Non-farm payrolls came in at 211,000, slightly ahead of estimates, plenty to keep the Fed on track for a rate hike this month says Moody's Analytics' John Lonski. Jeanne Yurman reports.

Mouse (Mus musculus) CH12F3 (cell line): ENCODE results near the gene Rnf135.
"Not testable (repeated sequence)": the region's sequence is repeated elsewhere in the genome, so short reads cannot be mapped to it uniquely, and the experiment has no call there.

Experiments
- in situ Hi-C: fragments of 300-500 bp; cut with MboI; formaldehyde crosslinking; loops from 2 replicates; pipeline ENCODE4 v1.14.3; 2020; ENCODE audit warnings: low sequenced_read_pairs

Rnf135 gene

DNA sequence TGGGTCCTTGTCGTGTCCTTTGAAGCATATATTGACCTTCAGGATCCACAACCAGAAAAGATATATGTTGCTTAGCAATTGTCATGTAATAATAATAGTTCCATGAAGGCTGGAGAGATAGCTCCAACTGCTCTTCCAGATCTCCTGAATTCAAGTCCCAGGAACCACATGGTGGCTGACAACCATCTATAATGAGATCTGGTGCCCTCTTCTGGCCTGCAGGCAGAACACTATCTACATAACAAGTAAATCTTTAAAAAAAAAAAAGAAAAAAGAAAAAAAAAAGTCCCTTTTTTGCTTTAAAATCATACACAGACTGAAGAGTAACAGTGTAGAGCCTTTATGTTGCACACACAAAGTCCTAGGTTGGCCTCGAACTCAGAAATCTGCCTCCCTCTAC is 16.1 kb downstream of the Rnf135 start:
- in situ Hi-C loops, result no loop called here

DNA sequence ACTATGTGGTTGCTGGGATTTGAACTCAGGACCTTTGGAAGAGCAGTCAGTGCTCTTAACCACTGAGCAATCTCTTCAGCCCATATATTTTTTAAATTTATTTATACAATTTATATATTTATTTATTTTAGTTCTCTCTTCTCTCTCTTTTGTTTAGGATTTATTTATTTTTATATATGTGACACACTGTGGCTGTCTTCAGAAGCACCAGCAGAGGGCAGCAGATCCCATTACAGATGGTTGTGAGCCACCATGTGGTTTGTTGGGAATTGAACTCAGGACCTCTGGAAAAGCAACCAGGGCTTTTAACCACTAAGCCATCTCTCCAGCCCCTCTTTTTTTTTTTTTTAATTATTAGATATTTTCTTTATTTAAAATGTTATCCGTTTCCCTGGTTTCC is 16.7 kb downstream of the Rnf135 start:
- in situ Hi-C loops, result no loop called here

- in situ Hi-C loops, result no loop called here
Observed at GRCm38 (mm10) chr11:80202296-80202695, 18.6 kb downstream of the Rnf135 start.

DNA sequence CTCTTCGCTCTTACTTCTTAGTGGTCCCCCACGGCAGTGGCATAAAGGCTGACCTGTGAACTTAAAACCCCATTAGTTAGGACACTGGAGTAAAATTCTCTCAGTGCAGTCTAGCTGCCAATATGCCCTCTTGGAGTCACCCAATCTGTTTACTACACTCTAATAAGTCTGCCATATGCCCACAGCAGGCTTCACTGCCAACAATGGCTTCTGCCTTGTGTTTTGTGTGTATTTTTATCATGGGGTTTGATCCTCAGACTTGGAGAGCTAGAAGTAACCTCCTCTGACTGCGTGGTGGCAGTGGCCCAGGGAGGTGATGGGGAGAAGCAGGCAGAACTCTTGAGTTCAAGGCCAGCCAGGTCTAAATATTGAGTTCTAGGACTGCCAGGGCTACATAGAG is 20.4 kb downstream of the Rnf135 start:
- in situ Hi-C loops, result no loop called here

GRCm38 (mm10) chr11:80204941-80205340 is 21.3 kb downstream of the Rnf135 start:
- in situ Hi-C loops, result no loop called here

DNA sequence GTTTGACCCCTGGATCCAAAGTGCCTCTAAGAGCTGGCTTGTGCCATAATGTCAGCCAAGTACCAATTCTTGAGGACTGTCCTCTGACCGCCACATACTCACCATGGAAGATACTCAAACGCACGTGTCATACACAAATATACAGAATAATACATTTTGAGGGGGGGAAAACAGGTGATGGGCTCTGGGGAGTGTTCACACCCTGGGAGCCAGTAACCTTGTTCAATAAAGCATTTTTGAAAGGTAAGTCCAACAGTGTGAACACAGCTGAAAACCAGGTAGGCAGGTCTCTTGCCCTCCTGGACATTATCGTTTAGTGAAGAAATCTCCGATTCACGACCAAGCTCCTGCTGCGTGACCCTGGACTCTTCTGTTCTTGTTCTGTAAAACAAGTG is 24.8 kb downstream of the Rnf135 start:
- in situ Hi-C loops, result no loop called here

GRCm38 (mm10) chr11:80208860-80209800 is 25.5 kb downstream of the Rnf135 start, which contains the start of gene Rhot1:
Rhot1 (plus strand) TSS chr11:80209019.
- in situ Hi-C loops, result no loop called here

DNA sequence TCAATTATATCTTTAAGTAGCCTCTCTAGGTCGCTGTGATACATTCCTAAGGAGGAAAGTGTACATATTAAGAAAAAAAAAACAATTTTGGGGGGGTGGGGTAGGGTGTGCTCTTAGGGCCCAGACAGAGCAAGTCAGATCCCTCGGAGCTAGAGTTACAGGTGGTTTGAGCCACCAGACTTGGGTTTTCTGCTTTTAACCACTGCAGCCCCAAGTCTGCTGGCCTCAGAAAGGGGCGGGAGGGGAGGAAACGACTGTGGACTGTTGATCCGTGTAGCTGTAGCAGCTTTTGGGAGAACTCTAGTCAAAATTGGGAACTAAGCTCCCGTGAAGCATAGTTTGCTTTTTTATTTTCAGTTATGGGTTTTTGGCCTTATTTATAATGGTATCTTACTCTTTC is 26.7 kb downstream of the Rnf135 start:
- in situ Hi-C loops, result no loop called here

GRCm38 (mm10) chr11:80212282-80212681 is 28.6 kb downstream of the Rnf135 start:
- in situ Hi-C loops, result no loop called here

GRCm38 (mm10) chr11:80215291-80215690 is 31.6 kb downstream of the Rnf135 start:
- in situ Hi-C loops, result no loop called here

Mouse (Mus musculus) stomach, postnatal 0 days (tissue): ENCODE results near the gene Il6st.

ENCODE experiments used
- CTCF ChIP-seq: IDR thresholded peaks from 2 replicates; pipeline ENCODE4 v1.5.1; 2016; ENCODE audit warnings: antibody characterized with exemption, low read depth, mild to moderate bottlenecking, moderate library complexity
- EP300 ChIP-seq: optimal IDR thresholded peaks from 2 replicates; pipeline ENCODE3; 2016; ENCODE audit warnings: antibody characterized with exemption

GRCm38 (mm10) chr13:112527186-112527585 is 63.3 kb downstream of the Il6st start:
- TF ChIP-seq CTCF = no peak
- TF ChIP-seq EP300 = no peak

U.S. job growth remained solid in November. 211,000 new jobs were added to the economy and the unemployment rate held at five percent - a 7 ½ year low. John Lonski, chief economist, Moody's Analytics. (SOUNDBITE) (English) JOHN LONSKI, CHIEF ECONOMIST, MOODY'S ANALYICS SAYING: "Its definitely strong enough so that were going to have a rate hike come December 16. I think its important to note the market reaction, equities are higher thus far, we also have bond yields somewhat lower and the dollar stronger, everybody seems to like this number." November's data follows a strong reading in October that was revised higher. September's figure was revised higher as well. The economy added jobs in construction, and services. Job declines were reported in manufacturing and Mining. Hourly wages rose two-tenths of one percent but edged down from the 2.5 percent pace in October. And the number of long-term unemployed - those jobless for 27 weeks or more-was little changed as was the labor force participation rate at almost 63 percent. The report underscores a gradually improving and resilient economy. It also helps pave the way for the Federal Reserve to hike interest rates for the first time in nearly a decade. The Fed holds its last meeting of the year December 15th and 16th.